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Premature US rate hike the bigger risk for Fed, Dudley says

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Hiking interest rates too early poses "considerably greater" risks for the Federal Reserve than moving too late, an influential Fed official said on Thursday in a strong defense of the US central bank's patient approach to tightening policy.

[ABU DHABI] Hiking interest rates too early poses "considerably greater" risks for the Federal Reserve than moving too late, an influential Fed official said on Thursday in a strong defense of the US central bank's patient approach to tightening policy.

New York Fed President William Dudley said official readings of inflation should ease over the next few months as a result of falling US gasoline prices and as the dollar firms. He repeated that the Fed may want to let the economy run slightly hot to help long-time unemployed Americans finally find jobs.

As the central bank approaches its first rate rise in nearly a decade, expected some time next year, Mr Dudley's speech in Abu Dhabi reinforced the tendency of Chair Janet Yellen and the Fed's other core decision-makers to do so with caution.

With the Fed's key rate near zero, a "premature tightening might lead to financial conditions that are too tight, resulting in a weaker economy and an aborted lift-off," said Mr Dudley. That "would harm the Fed's credibility and, more importantly, would be difficult to rectify," he said in prepared remarks to the Central Bank of the United Arab Emirates.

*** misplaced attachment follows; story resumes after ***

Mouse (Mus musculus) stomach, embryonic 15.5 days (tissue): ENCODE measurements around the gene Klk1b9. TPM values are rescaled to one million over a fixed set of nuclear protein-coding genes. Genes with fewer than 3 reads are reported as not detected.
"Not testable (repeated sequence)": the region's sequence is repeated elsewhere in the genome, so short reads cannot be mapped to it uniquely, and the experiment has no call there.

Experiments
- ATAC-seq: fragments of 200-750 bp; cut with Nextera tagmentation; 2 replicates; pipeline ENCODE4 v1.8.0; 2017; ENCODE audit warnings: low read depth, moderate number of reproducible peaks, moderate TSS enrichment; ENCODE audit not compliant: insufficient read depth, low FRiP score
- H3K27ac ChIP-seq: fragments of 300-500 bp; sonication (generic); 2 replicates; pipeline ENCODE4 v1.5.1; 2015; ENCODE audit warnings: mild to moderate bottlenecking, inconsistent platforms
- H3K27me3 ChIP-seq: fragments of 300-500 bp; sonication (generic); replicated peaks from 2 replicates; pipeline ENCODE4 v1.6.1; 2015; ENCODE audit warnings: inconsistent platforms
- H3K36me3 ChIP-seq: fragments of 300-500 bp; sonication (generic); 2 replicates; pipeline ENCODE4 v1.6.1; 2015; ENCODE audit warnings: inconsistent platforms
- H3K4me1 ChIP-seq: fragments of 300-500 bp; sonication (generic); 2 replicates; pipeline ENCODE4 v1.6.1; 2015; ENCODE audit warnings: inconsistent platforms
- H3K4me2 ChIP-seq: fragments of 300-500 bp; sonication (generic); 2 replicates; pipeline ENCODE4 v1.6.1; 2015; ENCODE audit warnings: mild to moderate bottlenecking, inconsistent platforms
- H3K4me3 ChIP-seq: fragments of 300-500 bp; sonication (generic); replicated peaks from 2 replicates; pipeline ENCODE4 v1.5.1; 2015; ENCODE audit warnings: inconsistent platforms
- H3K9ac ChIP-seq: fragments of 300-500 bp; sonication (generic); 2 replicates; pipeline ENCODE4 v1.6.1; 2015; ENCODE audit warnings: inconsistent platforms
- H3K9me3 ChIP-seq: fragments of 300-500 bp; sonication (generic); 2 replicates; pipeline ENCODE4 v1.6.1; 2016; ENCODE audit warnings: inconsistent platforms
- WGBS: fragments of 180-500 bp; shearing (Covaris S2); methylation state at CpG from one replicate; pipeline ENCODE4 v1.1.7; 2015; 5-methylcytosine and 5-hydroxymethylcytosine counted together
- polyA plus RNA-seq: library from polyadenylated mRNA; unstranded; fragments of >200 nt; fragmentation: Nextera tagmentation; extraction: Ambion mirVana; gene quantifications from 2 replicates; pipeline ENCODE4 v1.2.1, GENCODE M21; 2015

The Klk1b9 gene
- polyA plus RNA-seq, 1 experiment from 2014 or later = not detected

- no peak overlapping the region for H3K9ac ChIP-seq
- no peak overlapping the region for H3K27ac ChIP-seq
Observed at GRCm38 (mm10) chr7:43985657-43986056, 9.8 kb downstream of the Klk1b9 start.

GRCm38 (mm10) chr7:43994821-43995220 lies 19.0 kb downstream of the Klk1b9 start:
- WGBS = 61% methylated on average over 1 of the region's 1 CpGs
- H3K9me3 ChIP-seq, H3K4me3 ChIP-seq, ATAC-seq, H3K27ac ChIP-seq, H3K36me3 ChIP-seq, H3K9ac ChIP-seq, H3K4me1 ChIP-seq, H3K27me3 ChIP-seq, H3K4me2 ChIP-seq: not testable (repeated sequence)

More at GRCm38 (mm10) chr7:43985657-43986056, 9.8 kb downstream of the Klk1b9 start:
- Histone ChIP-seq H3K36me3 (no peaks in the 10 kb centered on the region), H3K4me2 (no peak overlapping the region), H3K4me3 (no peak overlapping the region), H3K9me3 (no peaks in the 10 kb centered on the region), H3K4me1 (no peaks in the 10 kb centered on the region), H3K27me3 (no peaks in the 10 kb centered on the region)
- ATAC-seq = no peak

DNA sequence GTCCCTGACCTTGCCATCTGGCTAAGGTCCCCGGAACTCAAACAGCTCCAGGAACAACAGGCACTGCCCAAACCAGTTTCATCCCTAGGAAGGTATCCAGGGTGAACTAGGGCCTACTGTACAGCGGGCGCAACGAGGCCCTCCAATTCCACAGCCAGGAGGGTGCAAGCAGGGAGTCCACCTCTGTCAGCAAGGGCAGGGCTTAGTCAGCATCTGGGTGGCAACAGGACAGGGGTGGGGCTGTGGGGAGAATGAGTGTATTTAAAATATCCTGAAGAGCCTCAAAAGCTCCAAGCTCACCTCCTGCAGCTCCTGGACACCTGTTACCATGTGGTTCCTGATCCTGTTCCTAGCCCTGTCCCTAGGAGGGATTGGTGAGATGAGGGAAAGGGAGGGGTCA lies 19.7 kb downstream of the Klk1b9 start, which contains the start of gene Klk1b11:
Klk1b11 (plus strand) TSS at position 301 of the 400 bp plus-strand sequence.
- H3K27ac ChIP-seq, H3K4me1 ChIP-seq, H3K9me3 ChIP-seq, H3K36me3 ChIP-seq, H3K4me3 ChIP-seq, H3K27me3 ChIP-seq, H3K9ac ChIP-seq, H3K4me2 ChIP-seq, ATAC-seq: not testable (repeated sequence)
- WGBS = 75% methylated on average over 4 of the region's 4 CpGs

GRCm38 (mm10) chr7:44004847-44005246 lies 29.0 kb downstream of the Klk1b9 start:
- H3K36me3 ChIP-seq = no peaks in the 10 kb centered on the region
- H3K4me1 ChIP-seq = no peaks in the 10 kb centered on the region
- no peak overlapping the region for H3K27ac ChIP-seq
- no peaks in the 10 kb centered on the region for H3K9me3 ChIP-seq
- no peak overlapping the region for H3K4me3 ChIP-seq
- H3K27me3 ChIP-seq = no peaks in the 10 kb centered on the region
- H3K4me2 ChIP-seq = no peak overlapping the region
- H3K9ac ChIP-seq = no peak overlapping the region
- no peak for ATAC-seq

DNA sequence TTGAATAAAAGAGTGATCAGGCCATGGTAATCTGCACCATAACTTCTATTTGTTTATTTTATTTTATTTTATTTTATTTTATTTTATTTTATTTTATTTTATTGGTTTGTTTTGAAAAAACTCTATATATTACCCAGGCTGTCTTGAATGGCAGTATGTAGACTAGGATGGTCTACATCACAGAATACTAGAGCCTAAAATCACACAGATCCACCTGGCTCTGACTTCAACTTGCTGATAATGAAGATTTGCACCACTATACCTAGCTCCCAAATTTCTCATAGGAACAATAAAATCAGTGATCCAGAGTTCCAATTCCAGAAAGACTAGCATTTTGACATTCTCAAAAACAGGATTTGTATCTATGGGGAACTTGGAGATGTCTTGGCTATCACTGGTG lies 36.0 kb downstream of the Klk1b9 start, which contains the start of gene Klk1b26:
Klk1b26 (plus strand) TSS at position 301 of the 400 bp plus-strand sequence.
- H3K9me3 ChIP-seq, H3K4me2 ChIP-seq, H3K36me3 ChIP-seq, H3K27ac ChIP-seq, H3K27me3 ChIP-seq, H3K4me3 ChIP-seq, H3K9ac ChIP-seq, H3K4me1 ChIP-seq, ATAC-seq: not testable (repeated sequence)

US unemployment has fallen sharply to near a normal level at 5.8 per cent, and economic growth has been strong most of this year. But inflation has held below a 2-per cent Fed target the last few years, muddling the timing of a rate rise.

A dovish policymaker who often reflects Ms Yellen's views, Mr Dudley downplayed recent soft market-based inflation readings, saying survey-based readings are superior and remain well-anchored. He also downplayed part of the Fed's October policy statement that said rates will stay low for a "considerable time," arguing Fed policy will react to how the economy evolves. "Unemployment is too high and inflation is too low," he said. "Thus, monetary policy needs to be very accommodative in order to close these gaps," he added, including what he called a "meaningful gap" between the current rate of joblessness and a stable longer-term rate.

REUTERS